Home / Industry / Banking /  Standard Chartered’s stressed assets sale finds few takers

Mumbai: Standard Chartered Plc, which is in talks to sell $1.5 billion of stressed loans including those made to Essar Group and Cairn Energy Ltd, has drawn lukewarm interest from distressed-asset buyers for the offshore loans that form a big chunk of what the lender plans to sell.

SSG Capital Management Ltd, a Hong Kong-based distressed-asset investor, is the only firm that is still in talks with Standard Chartered to acquire nearly $1 billion worth of loans from its offshore book, said three people familiar with the discussions, requesting anonymity.

“The bank is looking to sell $300 million worth of loans of Cairn Energy, and the rest is of Essar Group towards which it has a huge exposure. Depending on the discount SSG is seeking, a deal will be carved out," said one of the three people cited above.

The second person added SSG Capital is seeking a 30% discount to the value of the assets.

About $5 billion in advances that Standard Chartered made to Indian borrowers had been internally classified by the bank as being at risk of default, Bloomberg reported in November. This includes the $2.5 billion the bank loaned to Essar Group.

Bill Winters, who took over as Standard Chartered’s chief executive last year, is trying to restore profitability at the lender after predecessor Peter Sands’s strategy of aggressively seeking growth in emerging markets in Asia left the bank with billions of dollars worth of stressed assets and its first annual loss in more than two decades.

“It is important to assess the right price for such assets and make the sale as soon as possible, instead of sitting on them and waiting for a deal," said Nirmal Gangwal, founder and managing director of Brescon Corporate Advisors (P) Ltd—a debt restructuring and turnaround advisory firm. “Most large foreign banks make necessary provisions and exit stressed loans soon, which is the right way to deal with such cases."

Mint reported on 12 April that the London-based bank had initiated talks with firms such as Canada Pension Plan Investment Board, KKR India and SSG Capital to sell loans worth more than $1 billion.

“The India book that is on sale is valued at about $1.5 billion, of which about $1 billion is in offshore loans. The bank is currently in the process of discussing a valuation on the entire offshore book," said the third person cited above. Of the domestic loans, the bank may look to sell loans individually which belong to the infrastructure and telecom infrastructure segment, said this person.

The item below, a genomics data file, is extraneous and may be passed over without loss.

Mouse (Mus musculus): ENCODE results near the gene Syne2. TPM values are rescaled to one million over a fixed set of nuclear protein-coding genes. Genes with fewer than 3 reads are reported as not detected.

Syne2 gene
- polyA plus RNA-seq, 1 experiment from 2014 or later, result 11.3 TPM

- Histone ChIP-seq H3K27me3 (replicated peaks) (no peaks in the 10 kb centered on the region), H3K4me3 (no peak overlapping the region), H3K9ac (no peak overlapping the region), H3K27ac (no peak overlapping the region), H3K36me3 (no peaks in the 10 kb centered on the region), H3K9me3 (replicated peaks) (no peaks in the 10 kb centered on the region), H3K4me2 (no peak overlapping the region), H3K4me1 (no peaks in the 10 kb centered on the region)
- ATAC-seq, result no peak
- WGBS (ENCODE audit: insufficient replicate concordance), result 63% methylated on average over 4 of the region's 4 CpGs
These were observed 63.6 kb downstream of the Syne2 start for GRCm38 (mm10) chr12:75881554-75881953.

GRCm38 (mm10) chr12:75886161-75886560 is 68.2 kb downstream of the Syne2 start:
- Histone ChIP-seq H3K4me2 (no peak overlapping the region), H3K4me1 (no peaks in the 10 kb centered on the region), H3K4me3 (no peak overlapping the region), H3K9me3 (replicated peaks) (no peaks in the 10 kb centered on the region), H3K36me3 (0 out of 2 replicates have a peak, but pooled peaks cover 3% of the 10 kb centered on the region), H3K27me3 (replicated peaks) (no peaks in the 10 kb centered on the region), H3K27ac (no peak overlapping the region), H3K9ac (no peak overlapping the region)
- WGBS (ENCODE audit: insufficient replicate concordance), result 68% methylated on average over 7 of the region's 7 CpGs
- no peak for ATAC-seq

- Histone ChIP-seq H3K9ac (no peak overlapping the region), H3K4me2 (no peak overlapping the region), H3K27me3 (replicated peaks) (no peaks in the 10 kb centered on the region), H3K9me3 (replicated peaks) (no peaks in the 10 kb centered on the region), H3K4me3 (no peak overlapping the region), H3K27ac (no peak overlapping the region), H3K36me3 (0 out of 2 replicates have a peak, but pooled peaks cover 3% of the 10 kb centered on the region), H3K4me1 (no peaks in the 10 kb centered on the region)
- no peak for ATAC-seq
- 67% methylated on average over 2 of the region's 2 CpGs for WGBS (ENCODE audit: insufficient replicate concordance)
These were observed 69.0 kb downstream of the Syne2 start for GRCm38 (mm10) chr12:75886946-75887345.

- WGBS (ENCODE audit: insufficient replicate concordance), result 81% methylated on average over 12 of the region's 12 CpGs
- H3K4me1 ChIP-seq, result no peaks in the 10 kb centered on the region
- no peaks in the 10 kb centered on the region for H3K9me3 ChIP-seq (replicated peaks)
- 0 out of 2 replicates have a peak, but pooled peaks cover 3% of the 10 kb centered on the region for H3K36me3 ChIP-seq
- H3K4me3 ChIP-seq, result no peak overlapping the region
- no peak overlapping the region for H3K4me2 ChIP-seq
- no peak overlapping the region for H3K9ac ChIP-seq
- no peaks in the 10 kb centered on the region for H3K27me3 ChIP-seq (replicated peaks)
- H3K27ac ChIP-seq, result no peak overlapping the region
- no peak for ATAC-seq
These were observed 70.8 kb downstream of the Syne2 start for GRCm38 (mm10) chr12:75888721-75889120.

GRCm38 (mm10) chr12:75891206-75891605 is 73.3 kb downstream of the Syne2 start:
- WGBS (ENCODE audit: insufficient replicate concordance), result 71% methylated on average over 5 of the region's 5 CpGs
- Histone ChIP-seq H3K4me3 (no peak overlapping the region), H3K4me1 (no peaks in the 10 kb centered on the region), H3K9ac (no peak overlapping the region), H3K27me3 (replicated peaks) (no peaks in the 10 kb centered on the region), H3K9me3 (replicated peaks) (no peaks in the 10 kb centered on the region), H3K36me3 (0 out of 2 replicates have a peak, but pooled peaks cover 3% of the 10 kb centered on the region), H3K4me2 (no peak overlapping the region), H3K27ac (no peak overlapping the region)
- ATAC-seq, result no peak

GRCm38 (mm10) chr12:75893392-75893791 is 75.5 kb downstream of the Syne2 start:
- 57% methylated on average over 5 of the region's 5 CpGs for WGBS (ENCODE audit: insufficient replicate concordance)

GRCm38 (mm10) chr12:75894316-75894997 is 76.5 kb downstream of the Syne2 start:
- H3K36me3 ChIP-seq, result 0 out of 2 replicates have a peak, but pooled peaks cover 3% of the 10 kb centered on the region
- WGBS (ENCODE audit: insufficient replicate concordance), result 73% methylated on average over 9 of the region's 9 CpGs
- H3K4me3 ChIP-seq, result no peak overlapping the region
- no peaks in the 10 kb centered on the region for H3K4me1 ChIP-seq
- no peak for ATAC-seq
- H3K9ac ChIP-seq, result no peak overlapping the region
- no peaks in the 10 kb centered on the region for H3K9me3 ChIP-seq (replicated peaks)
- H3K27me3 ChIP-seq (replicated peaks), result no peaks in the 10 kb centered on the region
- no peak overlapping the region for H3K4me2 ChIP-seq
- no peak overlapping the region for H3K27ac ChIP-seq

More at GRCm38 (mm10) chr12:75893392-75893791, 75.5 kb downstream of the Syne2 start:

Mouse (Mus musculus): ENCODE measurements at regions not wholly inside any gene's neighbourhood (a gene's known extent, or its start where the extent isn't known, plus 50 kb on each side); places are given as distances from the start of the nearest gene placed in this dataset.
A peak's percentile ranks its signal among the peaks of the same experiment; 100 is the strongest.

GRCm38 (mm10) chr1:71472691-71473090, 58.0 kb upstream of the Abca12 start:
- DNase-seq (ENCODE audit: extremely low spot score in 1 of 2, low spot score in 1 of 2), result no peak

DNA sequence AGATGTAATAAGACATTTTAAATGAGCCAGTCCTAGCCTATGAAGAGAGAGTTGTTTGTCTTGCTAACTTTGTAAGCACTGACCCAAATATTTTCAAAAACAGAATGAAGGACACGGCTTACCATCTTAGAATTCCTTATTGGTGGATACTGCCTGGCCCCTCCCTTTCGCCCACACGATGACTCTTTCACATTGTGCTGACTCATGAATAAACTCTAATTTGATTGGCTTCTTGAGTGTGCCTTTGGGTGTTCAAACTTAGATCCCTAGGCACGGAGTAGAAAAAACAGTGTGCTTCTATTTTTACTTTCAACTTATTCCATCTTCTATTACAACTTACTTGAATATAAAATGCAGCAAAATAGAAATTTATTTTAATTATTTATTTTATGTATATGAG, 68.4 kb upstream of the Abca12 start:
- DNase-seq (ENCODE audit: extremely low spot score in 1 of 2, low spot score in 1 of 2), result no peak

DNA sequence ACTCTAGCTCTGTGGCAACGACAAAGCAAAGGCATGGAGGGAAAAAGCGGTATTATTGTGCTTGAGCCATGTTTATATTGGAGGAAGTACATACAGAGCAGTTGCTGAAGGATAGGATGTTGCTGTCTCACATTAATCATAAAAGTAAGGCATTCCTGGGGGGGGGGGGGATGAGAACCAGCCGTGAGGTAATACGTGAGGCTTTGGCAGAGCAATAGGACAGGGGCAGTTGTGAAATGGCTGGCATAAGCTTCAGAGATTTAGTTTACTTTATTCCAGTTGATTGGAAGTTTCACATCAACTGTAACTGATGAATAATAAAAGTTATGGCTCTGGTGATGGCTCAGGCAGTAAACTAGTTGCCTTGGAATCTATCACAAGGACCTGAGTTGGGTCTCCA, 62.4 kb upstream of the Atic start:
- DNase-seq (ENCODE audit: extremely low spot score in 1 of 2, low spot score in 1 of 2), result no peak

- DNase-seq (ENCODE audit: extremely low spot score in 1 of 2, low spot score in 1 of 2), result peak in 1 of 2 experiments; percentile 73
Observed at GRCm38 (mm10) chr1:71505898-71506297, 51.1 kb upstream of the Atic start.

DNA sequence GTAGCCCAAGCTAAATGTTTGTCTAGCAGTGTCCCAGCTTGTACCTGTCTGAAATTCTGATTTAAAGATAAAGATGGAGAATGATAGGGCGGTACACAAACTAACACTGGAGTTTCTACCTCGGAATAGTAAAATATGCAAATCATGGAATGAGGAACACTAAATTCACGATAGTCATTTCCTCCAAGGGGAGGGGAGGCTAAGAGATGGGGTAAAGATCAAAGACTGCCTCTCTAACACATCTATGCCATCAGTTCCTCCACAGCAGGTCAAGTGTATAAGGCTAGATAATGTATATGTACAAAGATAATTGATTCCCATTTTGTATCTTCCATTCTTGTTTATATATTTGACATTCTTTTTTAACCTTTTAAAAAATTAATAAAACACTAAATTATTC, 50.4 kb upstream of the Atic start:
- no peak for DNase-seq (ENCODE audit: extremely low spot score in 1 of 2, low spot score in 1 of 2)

The first person said that three funds are in talks to buy the domestic loans.

Standard Chartered’s decision to sell assets came amid its first annual loss since 1989 because of record loan impairments. The Asia-focused lender reported a pretax loss of $1.5 billion in 2015, down from profit of $4.2 billion a year earlier.

The bank reported a loss of $981 million from its India operations as the loan impairments, including restructured loans, across its India portfolio surged almost eightfold to $1.3 billion in 2015 from $171 million in 2014.

“While we don’t comment on individual clients, we are making good progress on executing our strategy, and we will provide an update to our investors in due course," Standard Chartered said in response to an emailed query.

An India spokesperson for SSG Capital when contacted on the phone declined to comment.

Emails sent on Friday afternoon to Cairn Energy and Essar Group went unanswered.

“The current process is aimed at arriving at a valuation. Depending on the valuation they receive, they will assess whether they can recover more internally," said another person who was part of some initial discussions but is no longer working on the deal. “The bank has already taken full provisions on these loans. They are not in a hurry to get rid of these."

Standard Chartered isn’t the only lender facing a surge in bad loans in India. Gross bad loans across India’s 39 listed banks rose to 4.38 trillion for quarter ended 31 December from 3.4 trillion at the end of September, according to data collated by Capitaline, a financial database.

Bad loans increased after the Reserve Bank of India asked banks to recognize bad assets and set aside money to cover the risk of default by March 2017.

A number of domestic banks too are looking for ways to resolve and recover bad loans.

“If the sale goes through, it’ll be a big eye opener for domestic banks, which have been struggling to close deals with stressed asset funds," said Gangwal.

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